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Haven Culminates Nutrition Month Celebration


With this year’s theme,”Gutom at Malnutrisyon , Sama-sama nating Wakasan”, the Regional Haven of the Department of Social Welfare and Development Field Office 10 celebrated Nutrition Month with a day-long activity .

Under the lead of  Ms.Nimfa Rivera, the Regional Haven Center Head with the assistance of the staff and houseparents , activities lined up included cooking contest, poster making contest and jingle making contest.

A lecture on the importance of eating healthy go, grow, and glow foods and on healthy lifestyle was conducted by Ms.Rechel Grace Ceniza (Nutritionist-Dietitian I).   Ms. Rosana Padilla, Joana Berro , and Evangeline Isidro from the regional office acted as the judges of the various contests.  Awarding of prizes marked the end of the whole day activity.

The Regional Haven for Women is a facility of the Department of Social Welfare and Development for disadvantaged women from ages 18 to 59 years old who were victims of forced prostitution,illegal recruitment,sexual abuse,armed conflict.  The facility  also serves as a refuge for battered women and women in detention. (Jasmine Mercado Ranao/Mitzie Santiago)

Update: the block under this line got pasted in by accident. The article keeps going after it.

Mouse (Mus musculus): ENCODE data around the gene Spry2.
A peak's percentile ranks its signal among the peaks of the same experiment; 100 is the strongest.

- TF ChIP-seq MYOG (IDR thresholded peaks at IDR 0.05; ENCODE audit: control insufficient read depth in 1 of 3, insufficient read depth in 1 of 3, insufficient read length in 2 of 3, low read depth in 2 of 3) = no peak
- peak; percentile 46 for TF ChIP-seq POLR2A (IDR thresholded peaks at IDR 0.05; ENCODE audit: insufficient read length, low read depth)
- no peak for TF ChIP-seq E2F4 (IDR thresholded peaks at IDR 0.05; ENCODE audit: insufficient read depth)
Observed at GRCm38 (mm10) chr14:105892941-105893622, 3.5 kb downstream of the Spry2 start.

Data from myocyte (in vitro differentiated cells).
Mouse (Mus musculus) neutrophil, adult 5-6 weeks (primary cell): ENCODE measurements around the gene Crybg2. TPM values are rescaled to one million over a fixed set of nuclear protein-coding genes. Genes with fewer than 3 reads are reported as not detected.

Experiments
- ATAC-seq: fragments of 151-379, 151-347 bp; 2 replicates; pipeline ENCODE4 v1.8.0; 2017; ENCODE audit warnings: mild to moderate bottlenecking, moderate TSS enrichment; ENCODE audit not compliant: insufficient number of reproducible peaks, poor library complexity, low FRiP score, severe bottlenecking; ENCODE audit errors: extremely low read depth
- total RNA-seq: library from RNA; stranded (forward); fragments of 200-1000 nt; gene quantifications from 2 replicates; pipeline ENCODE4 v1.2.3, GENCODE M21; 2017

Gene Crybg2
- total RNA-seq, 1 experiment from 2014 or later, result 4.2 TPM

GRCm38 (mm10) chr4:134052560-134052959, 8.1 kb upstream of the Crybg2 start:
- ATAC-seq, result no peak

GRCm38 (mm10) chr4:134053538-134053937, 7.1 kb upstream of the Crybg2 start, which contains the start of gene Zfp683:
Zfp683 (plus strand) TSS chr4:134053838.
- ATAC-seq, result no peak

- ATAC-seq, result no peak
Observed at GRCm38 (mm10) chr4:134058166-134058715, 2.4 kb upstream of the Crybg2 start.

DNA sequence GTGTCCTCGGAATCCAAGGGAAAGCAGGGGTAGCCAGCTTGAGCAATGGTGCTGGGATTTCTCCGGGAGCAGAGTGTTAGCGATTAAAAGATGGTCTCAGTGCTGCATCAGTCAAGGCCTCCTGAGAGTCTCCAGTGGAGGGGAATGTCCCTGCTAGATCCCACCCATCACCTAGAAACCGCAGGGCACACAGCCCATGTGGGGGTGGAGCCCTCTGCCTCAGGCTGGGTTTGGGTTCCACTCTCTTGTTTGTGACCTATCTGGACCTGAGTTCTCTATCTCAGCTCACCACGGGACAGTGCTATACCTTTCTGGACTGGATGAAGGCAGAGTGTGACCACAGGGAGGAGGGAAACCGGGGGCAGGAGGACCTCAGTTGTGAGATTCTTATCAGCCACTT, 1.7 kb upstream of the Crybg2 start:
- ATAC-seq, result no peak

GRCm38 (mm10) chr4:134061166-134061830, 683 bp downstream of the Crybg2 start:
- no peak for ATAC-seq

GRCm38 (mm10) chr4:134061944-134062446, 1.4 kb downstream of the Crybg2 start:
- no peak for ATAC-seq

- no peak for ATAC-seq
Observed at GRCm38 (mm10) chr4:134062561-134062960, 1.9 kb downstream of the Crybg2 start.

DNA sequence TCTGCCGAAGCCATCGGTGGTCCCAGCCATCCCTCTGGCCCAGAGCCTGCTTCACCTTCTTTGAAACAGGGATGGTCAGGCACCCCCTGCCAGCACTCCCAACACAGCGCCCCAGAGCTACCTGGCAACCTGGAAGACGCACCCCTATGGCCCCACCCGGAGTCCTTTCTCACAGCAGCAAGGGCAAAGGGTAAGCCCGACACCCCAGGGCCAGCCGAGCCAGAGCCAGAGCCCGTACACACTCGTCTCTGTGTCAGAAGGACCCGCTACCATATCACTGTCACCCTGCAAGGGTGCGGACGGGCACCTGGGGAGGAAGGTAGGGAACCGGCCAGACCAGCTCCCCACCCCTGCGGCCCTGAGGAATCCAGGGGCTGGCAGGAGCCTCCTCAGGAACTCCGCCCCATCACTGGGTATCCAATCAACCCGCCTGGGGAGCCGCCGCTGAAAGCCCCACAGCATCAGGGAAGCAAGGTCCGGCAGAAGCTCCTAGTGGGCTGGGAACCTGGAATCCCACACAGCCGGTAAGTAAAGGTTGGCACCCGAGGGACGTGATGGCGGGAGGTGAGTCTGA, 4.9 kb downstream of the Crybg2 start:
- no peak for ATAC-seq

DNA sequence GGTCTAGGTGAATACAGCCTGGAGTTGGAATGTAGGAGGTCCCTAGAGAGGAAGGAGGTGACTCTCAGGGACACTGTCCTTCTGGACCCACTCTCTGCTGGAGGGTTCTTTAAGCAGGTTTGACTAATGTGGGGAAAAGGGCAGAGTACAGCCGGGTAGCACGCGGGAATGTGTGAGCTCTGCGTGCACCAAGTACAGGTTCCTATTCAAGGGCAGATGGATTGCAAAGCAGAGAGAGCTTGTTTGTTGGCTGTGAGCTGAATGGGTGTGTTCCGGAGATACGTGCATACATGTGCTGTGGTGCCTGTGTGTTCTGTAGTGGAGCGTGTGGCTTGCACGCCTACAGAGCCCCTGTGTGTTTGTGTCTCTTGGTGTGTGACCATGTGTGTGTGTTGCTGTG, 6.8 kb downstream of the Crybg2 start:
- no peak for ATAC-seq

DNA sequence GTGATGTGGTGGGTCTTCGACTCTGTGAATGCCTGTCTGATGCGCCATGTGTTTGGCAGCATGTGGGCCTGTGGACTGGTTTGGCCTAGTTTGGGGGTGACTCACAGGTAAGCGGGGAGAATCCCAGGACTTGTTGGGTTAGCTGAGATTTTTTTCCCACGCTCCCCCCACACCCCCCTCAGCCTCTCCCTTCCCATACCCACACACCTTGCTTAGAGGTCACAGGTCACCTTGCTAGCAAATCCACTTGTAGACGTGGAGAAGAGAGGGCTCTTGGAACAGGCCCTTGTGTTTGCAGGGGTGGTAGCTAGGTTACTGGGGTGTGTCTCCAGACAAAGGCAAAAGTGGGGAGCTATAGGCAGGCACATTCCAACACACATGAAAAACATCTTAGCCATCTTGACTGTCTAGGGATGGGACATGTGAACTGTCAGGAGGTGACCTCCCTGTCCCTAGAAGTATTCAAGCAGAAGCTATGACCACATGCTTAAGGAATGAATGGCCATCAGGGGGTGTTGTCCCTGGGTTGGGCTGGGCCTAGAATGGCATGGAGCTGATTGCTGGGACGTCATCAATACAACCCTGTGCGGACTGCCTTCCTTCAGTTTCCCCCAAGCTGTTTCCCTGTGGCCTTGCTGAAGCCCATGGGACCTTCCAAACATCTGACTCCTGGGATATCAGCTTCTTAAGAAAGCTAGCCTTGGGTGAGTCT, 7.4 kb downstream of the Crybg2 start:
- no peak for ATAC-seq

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Regional Haven for Women Celebrates Family Day

In observance of the Family Day Celebration, the Regional Haven for Women of the Department of Social Welfare and Development Field Office 10, had an outdoor beach activity which was participated by the residents of Haven and some members of their families and friends.

With this year’s theme, “Unity Across Generations: A strong Family, a Strong Society “ the whole day activity started with a welcome message by Ms. Nimfa Rivera, Center Head of Regional Haven  which marked the start of fun-filled activities for the residents, staff and visitors .

With the houseparents facilitating and leading the parlor games, residents enjoyed participating and winning some prizes prepared for them.  Another highlight of the activity was the recognition of the birthday celebrators from the month of April to September.

It was indeed a day of relaxation,fun and laughter for  the staff, houseparents , and the residents particularly who felt that they are all part of a big family.